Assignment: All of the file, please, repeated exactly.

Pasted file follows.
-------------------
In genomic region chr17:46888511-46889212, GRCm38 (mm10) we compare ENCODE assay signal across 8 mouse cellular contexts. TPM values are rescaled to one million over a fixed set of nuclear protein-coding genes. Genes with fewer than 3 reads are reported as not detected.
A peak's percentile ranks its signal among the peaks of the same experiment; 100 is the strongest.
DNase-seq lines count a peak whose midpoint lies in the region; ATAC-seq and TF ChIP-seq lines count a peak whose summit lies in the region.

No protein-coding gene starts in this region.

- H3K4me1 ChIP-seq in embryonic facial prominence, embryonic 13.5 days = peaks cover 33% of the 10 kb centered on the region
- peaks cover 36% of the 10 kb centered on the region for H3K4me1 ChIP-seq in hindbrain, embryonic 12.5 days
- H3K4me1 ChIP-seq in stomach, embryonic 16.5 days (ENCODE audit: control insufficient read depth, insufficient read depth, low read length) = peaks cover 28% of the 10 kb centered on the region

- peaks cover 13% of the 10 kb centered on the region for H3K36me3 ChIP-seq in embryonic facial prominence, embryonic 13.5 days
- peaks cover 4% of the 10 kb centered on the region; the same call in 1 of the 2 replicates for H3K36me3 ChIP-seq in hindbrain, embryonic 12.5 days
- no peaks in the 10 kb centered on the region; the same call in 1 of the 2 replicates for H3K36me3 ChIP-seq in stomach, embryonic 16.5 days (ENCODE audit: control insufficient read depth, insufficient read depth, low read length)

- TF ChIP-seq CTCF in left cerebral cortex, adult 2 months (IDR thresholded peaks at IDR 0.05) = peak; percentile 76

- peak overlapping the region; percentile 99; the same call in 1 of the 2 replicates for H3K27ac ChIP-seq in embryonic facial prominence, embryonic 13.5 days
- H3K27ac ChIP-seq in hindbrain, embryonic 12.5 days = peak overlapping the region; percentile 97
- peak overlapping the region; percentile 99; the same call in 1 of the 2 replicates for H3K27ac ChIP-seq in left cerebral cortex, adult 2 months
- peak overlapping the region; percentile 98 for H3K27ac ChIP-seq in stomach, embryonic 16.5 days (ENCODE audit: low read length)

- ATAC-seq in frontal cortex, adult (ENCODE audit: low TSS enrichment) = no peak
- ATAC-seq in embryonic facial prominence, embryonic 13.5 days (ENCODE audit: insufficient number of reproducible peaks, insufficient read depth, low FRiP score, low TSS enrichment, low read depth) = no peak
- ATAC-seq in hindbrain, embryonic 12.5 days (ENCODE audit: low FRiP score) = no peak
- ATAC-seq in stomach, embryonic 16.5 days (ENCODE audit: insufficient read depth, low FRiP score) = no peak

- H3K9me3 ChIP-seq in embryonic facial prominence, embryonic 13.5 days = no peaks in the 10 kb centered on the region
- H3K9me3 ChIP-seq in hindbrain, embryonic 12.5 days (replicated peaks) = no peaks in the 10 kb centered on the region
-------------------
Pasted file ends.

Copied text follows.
In genomic region chr17:46888511-46889212, GRCm38 (mm10) we compare ENCODE assay signal across 8 mouse cellular contexts. TPM values are rescaled to one million over a fixed set of nuclear protein-coding genes. Genes with fewer than 3 reads are reported as not detected.
A peak's percentile ranks its signal among the peaks of the same experiment; 100 is the strongest.
DNase-seq lines count a peak whose midpoint lies in the region; ATAC-seq and TF ChIP-seq lines count a peak whose summit lies in the region.

No protein-coding gene starts in this region.

- H3K4me1 ChIP-seq in embryonic facial prominence, embryonic 13.5 days = peaks cover 33% of the 10 kb centered on the region
- peaks cover 36% of the 10 kb centered on the region for H3K4me1 ChIP-seq in hindbrain, embryonic 12.5 days
- H3K4me1 ChIP-seq in stomach, embryonic 16.5 days (ENCODE audit: control insufficient read depth, insufficient read depth, low read length) = peaks cover 28% of the 10 kb centered on the region

- peaks cover 13% of the 10 kb centered on the region for H3K36me3 ChIP-seq in embryonic facial prominence, embryonic 13.5 days
- peaks cover 4% of the 10 kb centered on the region; the same call in 1 of the 2 replicates for H3K36me3 ChIP-seq in hindbrain, embryonic 12.5 days
- no peaks in the 10 kb centered on the region; the same call in 1 of the 2 replicates for H3K36me3 ChIP-seq in stomach, embryonic 16.5 days (ENCODE audit: control insufficient read depth, insufficient read depth, low read length)

- TF ChIP-seq CTCF in left cerebral cortex, adult 2 months (IDR thresholded peaks at IDR 0.05) = peak; percentile 76

- peak overlapping the region; percentile 99; the same call in 1 of the 2 replicates for H3K27ac ChIP-seq in embryonic facial prominence, embryonic 13.5 days
- H3K27ac ChIP-seq in hindbrain, embryonic 12.5 days = peak overlapping the region; percentile 97
- peak overlapping the region; percentile 99; the same call in 1 of the 2 replicates for H3K27ac ChIP-seq in left cerebral cortex, adult 2 months
- peak overlapping the region; percentile 98 for H3K27ac ChIP-seq in stomach, embryonic 16.5 days (ENCODE audit: low read length)

- ATAC-seq in frontal cortex, adult (ENCODE audit: low TSS enrichment) = no peak
- ATAC-seq in embryonic facial prominence, embryonic 13.5 days (ENCODE audit: insufficient number of reproducible peaks, insufficient read depth, low FRiP score, low TSS enrichment, low read depth) = no peak
- ATAC-seq in hindbrain, embryonic 12.5 days (ENCODE audit: low FRiP score) = no peak
- ATAC-seq in stomach, embryonic 16.5 days (ENCODE audit: insufficient read depth, low FRiP score) = no peak

- H3K9me3 ChIP-seq in embryonic facial prominence, embryonic 13.5 days = no peaks in the 10 kb centered on the region
- H3K9me3 ChIP-seq in hindbrain, embryonic 12.5 days (replicated peaks) = no peaks in the 10 kb centered on the region